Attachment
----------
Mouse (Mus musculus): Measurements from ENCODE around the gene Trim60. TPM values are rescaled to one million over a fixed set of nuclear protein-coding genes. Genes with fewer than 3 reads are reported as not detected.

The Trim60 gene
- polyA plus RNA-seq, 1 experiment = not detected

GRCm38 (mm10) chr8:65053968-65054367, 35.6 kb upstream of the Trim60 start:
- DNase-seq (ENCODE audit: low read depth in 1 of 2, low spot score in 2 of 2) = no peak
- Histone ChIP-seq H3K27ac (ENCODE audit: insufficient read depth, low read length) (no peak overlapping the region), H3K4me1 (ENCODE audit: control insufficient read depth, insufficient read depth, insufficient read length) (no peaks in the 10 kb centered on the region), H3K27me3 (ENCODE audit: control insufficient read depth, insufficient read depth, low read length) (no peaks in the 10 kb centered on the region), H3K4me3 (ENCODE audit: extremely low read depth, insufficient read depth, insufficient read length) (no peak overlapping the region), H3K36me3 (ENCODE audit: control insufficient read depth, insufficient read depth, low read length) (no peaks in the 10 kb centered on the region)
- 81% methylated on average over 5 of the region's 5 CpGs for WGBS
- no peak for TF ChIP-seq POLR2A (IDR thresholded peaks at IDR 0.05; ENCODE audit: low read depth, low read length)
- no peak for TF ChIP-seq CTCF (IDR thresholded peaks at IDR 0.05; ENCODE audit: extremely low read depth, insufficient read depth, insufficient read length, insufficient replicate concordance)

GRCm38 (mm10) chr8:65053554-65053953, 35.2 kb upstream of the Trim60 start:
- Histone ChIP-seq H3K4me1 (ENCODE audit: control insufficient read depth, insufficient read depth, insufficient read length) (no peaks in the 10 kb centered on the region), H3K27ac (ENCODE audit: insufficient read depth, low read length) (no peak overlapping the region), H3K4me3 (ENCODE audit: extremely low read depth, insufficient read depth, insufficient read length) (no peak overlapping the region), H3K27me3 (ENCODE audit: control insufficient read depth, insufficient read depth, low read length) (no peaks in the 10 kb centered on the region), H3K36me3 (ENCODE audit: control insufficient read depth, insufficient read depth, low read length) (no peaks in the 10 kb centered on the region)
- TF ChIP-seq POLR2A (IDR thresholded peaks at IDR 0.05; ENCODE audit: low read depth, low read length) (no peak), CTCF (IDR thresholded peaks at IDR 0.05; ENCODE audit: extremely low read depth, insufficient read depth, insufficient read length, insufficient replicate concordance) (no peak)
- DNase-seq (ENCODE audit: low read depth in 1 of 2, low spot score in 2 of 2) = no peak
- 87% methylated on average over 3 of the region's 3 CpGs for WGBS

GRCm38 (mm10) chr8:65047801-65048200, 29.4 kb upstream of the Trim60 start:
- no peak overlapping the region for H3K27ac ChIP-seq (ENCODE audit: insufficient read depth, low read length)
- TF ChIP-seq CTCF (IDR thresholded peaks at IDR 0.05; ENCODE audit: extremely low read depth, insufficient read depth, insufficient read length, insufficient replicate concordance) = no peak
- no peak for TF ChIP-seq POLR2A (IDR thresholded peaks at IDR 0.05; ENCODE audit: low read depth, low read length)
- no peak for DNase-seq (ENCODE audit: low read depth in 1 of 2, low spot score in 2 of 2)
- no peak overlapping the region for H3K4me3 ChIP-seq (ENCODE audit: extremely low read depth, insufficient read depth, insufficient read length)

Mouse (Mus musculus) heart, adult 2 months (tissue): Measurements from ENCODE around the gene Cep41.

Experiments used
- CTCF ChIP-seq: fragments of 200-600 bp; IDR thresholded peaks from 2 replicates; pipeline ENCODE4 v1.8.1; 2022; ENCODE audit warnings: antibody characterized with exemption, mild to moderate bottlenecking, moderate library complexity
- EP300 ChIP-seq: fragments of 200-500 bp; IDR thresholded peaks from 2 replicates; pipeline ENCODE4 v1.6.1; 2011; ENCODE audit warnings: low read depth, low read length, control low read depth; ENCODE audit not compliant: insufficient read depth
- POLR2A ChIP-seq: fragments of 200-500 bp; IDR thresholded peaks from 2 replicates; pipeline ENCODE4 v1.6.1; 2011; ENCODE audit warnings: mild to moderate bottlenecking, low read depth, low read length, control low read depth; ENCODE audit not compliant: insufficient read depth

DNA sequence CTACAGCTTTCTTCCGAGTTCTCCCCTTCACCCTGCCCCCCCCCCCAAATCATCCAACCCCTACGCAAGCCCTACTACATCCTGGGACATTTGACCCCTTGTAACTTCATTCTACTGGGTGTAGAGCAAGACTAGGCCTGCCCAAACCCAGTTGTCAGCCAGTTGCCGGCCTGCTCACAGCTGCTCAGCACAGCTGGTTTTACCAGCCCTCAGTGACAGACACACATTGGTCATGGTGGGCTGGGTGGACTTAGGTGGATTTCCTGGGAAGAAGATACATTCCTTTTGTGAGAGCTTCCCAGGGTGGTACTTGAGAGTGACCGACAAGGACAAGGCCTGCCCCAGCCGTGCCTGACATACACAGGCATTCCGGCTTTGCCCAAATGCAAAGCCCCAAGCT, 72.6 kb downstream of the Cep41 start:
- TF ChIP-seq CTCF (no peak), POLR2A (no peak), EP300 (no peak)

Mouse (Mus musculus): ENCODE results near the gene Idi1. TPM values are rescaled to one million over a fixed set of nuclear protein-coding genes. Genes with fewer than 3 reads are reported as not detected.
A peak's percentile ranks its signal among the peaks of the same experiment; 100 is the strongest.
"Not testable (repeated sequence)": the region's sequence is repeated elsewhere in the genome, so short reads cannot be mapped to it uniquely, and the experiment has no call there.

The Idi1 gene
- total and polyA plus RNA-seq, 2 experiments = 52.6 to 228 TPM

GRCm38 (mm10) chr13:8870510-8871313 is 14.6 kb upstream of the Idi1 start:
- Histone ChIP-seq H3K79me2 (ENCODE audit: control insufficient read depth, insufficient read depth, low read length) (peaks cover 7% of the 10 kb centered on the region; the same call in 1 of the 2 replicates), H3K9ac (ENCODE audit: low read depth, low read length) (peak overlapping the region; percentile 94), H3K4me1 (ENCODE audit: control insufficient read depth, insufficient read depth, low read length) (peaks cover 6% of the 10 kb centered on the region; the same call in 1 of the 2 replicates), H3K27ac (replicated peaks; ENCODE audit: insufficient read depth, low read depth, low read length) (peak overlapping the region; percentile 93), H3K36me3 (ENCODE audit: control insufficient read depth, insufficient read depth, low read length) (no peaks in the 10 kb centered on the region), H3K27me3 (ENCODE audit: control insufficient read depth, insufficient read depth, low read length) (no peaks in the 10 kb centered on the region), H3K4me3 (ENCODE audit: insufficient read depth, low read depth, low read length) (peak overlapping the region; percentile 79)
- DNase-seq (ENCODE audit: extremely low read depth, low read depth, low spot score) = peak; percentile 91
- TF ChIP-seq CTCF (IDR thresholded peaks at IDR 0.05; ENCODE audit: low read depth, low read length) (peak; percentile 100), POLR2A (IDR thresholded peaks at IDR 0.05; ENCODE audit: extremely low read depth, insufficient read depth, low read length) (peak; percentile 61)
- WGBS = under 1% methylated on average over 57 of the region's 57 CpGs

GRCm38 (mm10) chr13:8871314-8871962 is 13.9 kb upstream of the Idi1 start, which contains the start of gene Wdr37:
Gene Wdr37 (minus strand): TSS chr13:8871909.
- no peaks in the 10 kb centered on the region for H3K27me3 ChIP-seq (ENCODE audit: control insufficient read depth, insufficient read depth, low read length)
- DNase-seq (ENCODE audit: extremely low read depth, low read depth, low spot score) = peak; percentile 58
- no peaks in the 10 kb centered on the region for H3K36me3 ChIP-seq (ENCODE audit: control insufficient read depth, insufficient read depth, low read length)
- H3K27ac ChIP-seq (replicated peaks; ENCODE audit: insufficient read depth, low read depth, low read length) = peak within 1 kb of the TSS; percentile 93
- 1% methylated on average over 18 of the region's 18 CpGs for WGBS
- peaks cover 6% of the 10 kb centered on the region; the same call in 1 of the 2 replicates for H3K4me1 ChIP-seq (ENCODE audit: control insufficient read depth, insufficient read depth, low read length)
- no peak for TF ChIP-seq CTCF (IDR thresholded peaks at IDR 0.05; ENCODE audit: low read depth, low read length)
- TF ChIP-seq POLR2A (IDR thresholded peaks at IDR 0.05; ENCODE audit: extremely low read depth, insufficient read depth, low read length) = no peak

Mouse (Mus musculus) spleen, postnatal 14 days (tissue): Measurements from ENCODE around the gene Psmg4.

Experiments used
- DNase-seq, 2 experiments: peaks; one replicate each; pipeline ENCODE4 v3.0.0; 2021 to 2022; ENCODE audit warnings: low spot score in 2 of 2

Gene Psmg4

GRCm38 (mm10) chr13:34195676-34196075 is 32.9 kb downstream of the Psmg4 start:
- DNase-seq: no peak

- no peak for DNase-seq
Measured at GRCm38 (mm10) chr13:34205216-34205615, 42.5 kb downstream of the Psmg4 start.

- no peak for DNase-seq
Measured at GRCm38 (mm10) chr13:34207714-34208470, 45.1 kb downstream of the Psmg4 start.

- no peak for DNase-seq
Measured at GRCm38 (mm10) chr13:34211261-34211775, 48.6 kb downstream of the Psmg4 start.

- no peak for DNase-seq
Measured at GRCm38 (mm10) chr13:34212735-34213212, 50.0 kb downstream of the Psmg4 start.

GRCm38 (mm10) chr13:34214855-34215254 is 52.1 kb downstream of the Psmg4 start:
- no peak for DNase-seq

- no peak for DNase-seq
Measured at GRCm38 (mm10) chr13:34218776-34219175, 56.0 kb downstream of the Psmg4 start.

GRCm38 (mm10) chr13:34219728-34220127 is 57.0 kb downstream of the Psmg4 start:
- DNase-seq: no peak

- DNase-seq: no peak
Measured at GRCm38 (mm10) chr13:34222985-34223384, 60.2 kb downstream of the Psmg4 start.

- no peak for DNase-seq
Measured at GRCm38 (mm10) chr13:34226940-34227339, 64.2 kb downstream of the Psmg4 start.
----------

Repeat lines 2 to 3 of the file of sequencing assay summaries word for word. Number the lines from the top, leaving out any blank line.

The Trim60 gene
- polyA plus RNA-seq, 1 experiment = not detected